A life of influence starts with getting your ideas noticed. And getting noticed in a crowd isn’t always about ego or pride – many times it’s about helping other people or opening their eyes to new ideas and possibilities. Chances are, you can contribute insights, experience, or creativity to a conversation, but may be uncomfortable […]

A life of influence starts with getting your ideas noticed. And getting noticed in a crowd isn’t always about ego or pride – many times it’s about helping other people or opening their eyes to new ideas and possibilities. Chances are, you can contribute insights, experience, or creativity to a conversation, but may be uncomfortable with how much to push yourself. Especially if you’re with people who you respect, or are more experienced or well known than you, what are the secrets for sharing your ideas in a way that will not only be appreciated, but valued? Here’s a few things to remember:

1. Listen first – talk later. A few weeks ago I was speaking at a leadership conference in Florida. During breakfast at my hotel I sat next to a table of four people, and for nearly an hour, one person at that table totally dominated the conversation. He interrupted people, spoke in a louder voice, and guess what? All he talked about was him. Based on their expressions, the other three will never invite him to breakfast again. Don’t ever be that guy.

2. Bring value to the conversation. When you do speak, make sure you’re adding something, not just repeating what others have said. Can you offer a new perspective? A creative idea? Something no one else in the group has considered? That starts with simply paying attention.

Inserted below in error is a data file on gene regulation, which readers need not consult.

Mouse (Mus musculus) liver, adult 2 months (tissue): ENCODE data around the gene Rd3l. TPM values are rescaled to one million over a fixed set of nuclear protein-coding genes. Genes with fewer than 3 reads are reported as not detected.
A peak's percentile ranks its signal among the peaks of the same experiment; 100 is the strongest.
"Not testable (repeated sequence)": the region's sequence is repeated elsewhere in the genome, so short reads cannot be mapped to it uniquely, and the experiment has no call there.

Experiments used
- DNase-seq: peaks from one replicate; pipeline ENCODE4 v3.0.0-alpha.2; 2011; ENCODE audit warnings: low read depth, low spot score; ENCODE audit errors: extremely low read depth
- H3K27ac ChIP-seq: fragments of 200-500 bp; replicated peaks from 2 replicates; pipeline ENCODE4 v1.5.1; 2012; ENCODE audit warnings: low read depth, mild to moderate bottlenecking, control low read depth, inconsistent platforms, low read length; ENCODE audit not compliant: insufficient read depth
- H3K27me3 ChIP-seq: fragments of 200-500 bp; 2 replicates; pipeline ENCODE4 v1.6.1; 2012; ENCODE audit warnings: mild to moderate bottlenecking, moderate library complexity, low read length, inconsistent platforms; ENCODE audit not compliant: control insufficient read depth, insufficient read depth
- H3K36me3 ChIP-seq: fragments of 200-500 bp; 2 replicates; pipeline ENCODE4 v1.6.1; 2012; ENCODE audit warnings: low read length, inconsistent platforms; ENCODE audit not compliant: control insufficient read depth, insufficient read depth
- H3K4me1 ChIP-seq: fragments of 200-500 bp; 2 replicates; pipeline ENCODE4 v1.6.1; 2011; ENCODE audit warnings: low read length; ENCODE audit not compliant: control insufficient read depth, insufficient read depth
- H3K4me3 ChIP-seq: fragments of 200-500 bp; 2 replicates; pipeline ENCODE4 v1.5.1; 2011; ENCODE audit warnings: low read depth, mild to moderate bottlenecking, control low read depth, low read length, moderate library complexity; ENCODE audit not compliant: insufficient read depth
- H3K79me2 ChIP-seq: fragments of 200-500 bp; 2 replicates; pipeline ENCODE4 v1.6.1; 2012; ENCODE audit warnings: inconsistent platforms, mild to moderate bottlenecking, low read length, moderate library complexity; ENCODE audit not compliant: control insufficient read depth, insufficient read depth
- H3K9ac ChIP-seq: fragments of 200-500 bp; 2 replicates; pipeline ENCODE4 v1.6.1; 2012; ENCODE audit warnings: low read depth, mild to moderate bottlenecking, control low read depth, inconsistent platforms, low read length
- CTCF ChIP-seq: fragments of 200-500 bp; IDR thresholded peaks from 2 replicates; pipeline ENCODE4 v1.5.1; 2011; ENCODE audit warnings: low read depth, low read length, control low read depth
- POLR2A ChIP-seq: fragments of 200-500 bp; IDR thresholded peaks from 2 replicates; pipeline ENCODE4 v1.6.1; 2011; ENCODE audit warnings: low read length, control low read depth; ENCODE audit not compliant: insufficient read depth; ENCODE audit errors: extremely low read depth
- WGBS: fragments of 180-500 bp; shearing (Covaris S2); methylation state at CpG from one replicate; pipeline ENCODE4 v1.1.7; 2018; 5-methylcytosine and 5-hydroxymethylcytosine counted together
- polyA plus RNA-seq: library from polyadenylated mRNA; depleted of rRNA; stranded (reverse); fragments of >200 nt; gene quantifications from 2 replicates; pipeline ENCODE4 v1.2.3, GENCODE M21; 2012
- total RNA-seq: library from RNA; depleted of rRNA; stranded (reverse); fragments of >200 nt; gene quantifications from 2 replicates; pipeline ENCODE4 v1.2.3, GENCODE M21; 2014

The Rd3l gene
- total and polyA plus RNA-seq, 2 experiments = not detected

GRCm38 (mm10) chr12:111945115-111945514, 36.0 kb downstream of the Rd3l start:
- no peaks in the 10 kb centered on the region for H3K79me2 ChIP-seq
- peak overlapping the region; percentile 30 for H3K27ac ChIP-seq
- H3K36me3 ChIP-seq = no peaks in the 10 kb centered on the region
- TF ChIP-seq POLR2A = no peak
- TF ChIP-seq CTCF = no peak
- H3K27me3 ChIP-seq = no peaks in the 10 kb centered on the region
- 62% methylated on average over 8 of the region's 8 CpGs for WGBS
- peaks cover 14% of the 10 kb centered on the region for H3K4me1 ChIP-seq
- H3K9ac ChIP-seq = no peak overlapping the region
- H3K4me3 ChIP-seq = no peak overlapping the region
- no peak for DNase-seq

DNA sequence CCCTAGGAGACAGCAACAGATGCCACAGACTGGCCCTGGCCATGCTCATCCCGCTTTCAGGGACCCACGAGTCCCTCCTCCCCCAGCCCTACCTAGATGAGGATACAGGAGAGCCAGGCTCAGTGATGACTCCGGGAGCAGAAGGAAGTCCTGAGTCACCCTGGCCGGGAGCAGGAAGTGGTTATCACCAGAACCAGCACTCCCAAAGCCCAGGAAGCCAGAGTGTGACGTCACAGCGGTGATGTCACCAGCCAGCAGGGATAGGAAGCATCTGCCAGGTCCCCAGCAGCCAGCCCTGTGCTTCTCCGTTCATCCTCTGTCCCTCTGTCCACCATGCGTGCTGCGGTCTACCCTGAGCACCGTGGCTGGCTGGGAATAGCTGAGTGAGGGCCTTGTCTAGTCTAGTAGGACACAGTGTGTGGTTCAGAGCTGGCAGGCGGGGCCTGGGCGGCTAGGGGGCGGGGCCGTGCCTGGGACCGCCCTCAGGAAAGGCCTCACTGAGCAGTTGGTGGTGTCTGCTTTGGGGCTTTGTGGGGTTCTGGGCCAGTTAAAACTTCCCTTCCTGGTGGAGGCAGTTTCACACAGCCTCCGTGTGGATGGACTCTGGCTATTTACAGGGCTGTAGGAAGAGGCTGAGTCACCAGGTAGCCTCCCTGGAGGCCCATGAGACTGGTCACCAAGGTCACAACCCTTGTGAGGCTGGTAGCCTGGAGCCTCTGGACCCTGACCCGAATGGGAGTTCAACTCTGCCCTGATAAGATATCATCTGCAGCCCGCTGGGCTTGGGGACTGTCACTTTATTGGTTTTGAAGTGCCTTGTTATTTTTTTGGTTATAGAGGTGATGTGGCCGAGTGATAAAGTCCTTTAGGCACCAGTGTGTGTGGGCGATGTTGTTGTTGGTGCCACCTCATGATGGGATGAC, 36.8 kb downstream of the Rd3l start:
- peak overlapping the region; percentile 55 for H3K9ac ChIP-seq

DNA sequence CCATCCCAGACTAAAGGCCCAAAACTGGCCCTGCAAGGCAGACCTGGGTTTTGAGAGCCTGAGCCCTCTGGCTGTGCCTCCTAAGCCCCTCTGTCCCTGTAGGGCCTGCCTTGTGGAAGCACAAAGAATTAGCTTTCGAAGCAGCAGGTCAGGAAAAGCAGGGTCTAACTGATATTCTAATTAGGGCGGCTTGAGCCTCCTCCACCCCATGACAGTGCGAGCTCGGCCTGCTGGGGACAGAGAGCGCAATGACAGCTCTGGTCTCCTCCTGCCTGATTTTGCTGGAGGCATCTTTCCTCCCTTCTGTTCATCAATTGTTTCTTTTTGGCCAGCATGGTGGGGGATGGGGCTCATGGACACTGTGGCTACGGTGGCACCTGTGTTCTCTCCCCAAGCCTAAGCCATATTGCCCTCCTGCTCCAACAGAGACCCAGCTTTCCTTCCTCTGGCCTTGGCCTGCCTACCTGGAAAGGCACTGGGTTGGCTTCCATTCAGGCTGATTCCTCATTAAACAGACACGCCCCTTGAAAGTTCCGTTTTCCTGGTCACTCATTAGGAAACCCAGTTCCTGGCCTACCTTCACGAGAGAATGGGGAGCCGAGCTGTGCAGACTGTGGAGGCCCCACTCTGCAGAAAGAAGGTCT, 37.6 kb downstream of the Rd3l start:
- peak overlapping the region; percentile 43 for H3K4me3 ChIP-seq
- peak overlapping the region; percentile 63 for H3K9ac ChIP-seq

3. Speak from a deeper well. What are you reading these days? What teaching are you following? Are you drawing ideas from the great thinkers in history, or a story you saw yesterday in People magazine? Start today blocking out time to read, learn, and grow. When you start offering ideas worth listening to, people will start paying attention.

4. Learn to really listen. Too many people in a group don’t actually listen to the other people – they just think about what they’re going to say next. They want to impress, not participate. As a result, they don’t stay in the flow of conversation, and pop in with awkward or inappropriate statements. Don’t get frustrated that people don’t pay attention to you, if you’re not paying attention to them.

5. Finally, it’s not about you. If you want other’s respect, become interested in them. It’s not your brilliance, your exploits, or your ideas that will win them over – it’s your genuine concern about their situation and the challenges they face. Once you make that connection, you’ve won their hearts and they’ll be more than willing to hear anything you have to share.

Phil Cooke Phil Cooke is the founder and CEO of Cooke Pictures in Burbank, California (cookepictures.com)where he helps church, ministry, and nonprofit organizations engage the culture more effectively. He's a filmmaker, media consultant, and author of "Unique: Telling Your Story in the Age of Brands and Social Media."

More from Phil Cooke or visit Phil at http://philcooke.com

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